It is easy to talk about problems. Talking about a problem rarely produces a balanced and well-thought-out solution. Instead of going from problem to solution, add a step to create the desired outcome. Strategic goals are best designed in terms of outcomes rather than solutions. The solutions can be derived by the teams as they learn more and use their close proximity to complexity to derive better answers.
Help Leaders to go from Problem to Desired Outcomes and then they ask for help to create solutions. Facilitated workshops can then provide a co-creation of experiments to emerge solutions that leverage the diversity of different opinions.
Being able to hold multiple opposing views
Another characteristic of a leader who can succeed in complex adaptive environments is to be able to hold the space for multiple viewpoints, even if those viewpoints oppose each other. There are lots of healthy tensions in an organisation and a leader who wants to succeed with agility will need to relax their own need for the one right answer and be able to hold multiple truths both within themselves and within the organisation.
Examples of these dualities under dynamic tension fall into these two categories, ones that the leader must deal with internally and ones that the organisation must deal with.
Personal duality dynamics:
- Challenge vs support
- Honest expression vs diplomacy
- Task focused vs relationship focused
- Thinking things through vs decisive action
- Controlling the outcome vs building an environment of success
Organisational duality dynamics:
- Centralised coordination vs decentralised or self-organising
- Keeping the lights on vs new product innovation
- Short term vs long term strategy
- Getting work done quickly vs getting the right work done
- Working for a purpose vs making money
- Working from home vs all being together
Sometimes these dualities align and sometimes they do not. There is no right answer and often tenuous and temporary balances can be formed that need constant care and revision to maintain a financially and emotionally stable business.
Drawing duality lines and having conversations about where the current situation lies and where that is helping or hindering at any given moment can help.
Asking for help
An Expert Leader will find it hard to ask for help. A good exercise for leaders who want to change the culture from an Expert-led one to a more collaborative one, is to regularly practice asking for help.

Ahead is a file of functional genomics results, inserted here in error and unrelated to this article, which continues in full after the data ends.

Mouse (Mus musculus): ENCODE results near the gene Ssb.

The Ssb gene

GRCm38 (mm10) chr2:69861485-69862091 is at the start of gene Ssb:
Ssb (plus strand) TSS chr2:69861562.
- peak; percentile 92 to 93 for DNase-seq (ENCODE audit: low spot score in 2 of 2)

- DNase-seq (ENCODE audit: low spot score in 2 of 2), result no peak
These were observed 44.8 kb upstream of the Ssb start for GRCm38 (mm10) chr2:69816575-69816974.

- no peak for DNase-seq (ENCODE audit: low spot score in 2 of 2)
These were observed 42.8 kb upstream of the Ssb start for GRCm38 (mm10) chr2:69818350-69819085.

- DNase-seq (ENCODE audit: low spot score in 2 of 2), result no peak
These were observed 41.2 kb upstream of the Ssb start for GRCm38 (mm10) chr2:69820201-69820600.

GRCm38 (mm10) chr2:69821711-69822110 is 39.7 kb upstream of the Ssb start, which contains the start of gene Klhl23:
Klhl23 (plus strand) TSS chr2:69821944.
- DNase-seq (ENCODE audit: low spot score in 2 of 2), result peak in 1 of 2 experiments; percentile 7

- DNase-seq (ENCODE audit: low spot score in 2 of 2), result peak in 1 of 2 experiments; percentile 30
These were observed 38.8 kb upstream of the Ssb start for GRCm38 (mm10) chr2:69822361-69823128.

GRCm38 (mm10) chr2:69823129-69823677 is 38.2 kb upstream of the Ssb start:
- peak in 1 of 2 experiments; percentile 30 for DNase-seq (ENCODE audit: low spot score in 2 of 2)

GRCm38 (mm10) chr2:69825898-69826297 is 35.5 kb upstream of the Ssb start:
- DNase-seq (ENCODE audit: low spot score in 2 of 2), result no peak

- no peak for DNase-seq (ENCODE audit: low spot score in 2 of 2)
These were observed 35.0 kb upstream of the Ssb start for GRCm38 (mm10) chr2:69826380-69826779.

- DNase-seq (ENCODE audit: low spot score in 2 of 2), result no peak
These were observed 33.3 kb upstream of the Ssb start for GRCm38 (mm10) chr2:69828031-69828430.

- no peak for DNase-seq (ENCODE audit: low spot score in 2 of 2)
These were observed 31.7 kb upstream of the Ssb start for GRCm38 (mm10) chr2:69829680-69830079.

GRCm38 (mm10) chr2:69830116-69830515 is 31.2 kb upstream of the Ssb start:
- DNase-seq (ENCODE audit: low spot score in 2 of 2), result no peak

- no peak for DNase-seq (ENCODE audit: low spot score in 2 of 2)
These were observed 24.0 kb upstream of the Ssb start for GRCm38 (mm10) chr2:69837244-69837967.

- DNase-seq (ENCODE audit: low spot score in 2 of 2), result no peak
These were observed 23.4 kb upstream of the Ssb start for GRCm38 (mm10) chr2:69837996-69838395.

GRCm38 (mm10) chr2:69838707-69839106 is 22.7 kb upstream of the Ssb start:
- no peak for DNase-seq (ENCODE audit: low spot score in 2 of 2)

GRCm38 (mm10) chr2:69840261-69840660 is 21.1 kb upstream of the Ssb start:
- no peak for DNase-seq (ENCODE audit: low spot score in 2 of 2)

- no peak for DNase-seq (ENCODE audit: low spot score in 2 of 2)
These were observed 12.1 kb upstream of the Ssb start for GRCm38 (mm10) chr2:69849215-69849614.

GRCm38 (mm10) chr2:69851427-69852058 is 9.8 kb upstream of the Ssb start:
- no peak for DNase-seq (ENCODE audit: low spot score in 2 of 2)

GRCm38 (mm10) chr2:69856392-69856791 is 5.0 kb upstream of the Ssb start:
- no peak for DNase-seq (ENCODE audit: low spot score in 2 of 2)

Leaders can observe the difference in ownership and response when then they tell versus when they ask. You can create a series of activities around this.
Designing leadership development programs
At AWA we have spent years developing our training and cohort programs. We have learnt a lot about how to do this and what works and what doesn’t. The move to online-only throughout the covid pandemic taught us even more about what leaders need to embrace new ways of thinking, behaving, and creating the environment in which others work in.
We have found that leaders who are pushed into development often resist it. No one can be made to do self-development. Also, telling leaders about self-development theory and how they should be developing based on the theory also doesn’t work.
Those leaders that are interested and want to grow, need at least three things to be present in the training, these are:
- To experience why and how much self-development is needed.
- To experience ‘sensing’. Leaders need to be exposed to multiple and often contradictory viewpoints and learn how to deal with this emotionally and systemically.
- To be able to collectively sense-make from their ‘sensing’ data and create measurable experiments based on interdependent and systems awareness.
Without these 3 things, even though the leaders might love the course, little will change.
At AWA, we run training and cohort programs for leaders, you can request information about the leadership programs via the AWA website.
Summary on leading with agility
Leadership is a huge topic and I imagine it would be hard to fit everything into a bookshelf let alone a book, and this is just one chapter. I expect it could be a life’s work just to focus deeply on this one subject.
I have captured the most important elements I believe are lacking in today’s managers and leaders (94–95%) that are stopping agility from working. I have focused on the majority of leaders (80%) and the problems they face when they are operating from the Expert and Achiever archetype.
Through the lens of the Agile Mindset, we can see leaders need to embrace uncertainty and unpredictability by focusing on high scope learning (outcome-based strategy and vision) and to create environments where others can thrive and grow rather than controlling and forcing.
And finally, an organisations capability is limited by the capability of its leaders, and a coach’s ability is limited by the coaches operating model. In both cases, it is the inner work of removing emotional and limited belief blockers that will enable growth.